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Richard J Margolis Award

About Richard J. Margolis

Career Highlights

selected articles

Selected New Leader Columns

Reports & Monographs

Op-Ed Pieces & Book Reviews

 

Past Winners

2016
David Denver Robinson

 

2015
Daniel Hernandez

 

2014
Blaire Briody

 

2013
Patrick Arden

 

2012
Inara Verzemnieks

 

2011
Sabine Heinlein

 

2010
Doug Hunt

 

2009
Joe Wilkins

 

2008
Gabriel Thompson

 

2007
Stephanie Griest

 

2006
Marie myung-ok lee

 

2005
Kisha Lewellyn

 

2004
Nelson smith

 

2003
John Bowe

 

2002
Iyesatta Massaquoi

 

2001
Otis Haschemeyer

 

2000
Adrian Nicole LeBlanc

 

1999
Susan Parker

 

1998
Laura Distelheim

 

1997
Julie Lasky

 

1996
E.J. Graff

 

1995
Josip Novakovich

 

1994
Maggie Dubris

 

1993
Judith Levine

 

1992
Richard Manning

 

John Bowe

Bowe's investigation of the enslavement of a group of Mexican farmworkers in South Florida resulted in an article which appeared in the April 21, 2003, issue of The New Yorker magazine. "The story," says Bowe, "describes an industry with conditions so exploitive and protections so minimal that the occasional occurrence of slavery is less an accident than a foregone conclusion."  Bowe is currently at work on a book for Random House about the increasing frequency of other slavery cases throughout the U.S.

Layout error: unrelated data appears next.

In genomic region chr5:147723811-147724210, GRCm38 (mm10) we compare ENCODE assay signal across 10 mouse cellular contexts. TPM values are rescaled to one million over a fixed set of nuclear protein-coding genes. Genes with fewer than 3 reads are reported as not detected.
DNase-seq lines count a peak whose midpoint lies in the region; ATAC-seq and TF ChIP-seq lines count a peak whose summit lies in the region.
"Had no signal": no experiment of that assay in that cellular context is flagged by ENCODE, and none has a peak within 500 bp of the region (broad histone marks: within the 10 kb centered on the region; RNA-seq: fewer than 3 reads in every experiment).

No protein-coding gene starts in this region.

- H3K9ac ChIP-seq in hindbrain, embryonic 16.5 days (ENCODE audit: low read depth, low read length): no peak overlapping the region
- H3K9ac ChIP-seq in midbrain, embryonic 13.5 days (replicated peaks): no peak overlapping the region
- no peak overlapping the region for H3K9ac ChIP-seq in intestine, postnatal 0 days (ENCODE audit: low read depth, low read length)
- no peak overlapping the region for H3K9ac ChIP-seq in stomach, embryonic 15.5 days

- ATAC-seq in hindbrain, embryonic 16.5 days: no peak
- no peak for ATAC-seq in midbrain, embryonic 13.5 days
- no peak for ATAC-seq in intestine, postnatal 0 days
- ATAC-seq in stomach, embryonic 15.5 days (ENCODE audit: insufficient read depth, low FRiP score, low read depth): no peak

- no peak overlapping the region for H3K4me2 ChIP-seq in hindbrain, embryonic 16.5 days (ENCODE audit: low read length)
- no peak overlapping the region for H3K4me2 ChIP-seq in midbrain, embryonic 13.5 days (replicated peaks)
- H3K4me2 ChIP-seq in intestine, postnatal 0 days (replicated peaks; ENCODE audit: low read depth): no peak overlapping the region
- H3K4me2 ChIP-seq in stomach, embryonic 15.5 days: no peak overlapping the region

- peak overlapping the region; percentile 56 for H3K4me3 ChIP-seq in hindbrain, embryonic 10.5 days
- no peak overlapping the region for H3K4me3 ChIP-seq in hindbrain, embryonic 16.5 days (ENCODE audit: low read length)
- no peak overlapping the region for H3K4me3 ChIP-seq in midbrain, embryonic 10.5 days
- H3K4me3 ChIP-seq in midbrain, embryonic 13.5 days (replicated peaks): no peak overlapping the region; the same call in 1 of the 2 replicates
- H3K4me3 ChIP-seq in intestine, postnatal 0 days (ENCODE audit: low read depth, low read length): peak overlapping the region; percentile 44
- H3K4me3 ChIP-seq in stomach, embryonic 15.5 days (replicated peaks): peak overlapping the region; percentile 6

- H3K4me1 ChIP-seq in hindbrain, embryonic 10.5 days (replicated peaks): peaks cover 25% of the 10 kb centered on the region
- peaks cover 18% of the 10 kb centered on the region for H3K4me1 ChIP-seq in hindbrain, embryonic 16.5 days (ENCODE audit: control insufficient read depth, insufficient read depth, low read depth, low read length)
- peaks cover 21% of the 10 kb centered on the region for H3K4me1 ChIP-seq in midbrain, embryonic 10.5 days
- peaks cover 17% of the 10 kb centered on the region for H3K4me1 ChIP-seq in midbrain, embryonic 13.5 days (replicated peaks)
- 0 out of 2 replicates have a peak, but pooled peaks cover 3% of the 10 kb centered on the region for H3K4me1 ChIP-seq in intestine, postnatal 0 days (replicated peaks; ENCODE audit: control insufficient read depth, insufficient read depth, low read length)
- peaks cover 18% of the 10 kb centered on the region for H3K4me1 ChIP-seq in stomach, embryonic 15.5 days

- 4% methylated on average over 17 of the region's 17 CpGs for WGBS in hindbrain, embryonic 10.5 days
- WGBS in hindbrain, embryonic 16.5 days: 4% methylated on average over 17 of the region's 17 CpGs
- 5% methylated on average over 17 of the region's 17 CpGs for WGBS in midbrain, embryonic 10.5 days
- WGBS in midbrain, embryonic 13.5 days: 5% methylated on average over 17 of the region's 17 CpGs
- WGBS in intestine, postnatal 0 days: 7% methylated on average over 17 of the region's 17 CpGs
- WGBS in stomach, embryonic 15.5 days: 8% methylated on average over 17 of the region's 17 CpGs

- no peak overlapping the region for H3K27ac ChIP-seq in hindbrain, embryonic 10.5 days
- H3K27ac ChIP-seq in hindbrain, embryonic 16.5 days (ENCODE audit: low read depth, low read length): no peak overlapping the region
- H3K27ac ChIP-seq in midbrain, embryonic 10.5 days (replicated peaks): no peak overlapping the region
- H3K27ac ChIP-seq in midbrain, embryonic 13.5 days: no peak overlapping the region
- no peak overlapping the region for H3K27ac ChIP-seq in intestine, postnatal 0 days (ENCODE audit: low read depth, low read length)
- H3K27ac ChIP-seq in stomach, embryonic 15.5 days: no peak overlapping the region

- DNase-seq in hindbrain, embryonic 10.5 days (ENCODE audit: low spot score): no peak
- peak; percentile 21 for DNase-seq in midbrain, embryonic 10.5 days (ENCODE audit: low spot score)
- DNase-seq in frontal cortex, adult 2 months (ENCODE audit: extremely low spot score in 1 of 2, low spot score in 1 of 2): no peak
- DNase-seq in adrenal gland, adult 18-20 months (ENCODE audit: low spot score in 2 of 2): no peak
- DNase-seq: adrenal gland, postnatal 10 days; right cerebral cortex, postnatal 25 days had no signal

Bowe received an MFA from Columbia University's Graduate Film Program in 1996 and co-wrote (with Julian Schnabel) the screenplay for the film "Basquiat".  He is the co-editor of the book GIG: Americans Talk About Their Jobs, and his writing has appeared in The New York Times Magazine, The American Prospect, and McSweeney's Quarterly Concern, among other publications.

Update

John Bowe is the winner of the J. Anthony Lukas Work-in-Progress Award for Slavery Inc., to be published by Random House.

"John Bowe's work-an examination of slavery throughout the modern world, including the United States-is characterized by a reasoned and painstaking approach to the gathering of his material," said jurors. "His description has no taint of moral superiority. His writing is understated and stylish; he does not labor to make points, he allows the inexorable drift of his narrative to inform and in all places avoids sensationalism. His account gathers force by means of an accumulation of detail rendered with a steady objectivity. Bowe has drawn the reader's awareness to intolerable practices, abuses of the deepest and most indisputable rights of humanity-the right to be free of oppression and economic tyranny. The slow movement forward of human rights will almost surely be advanced by his book."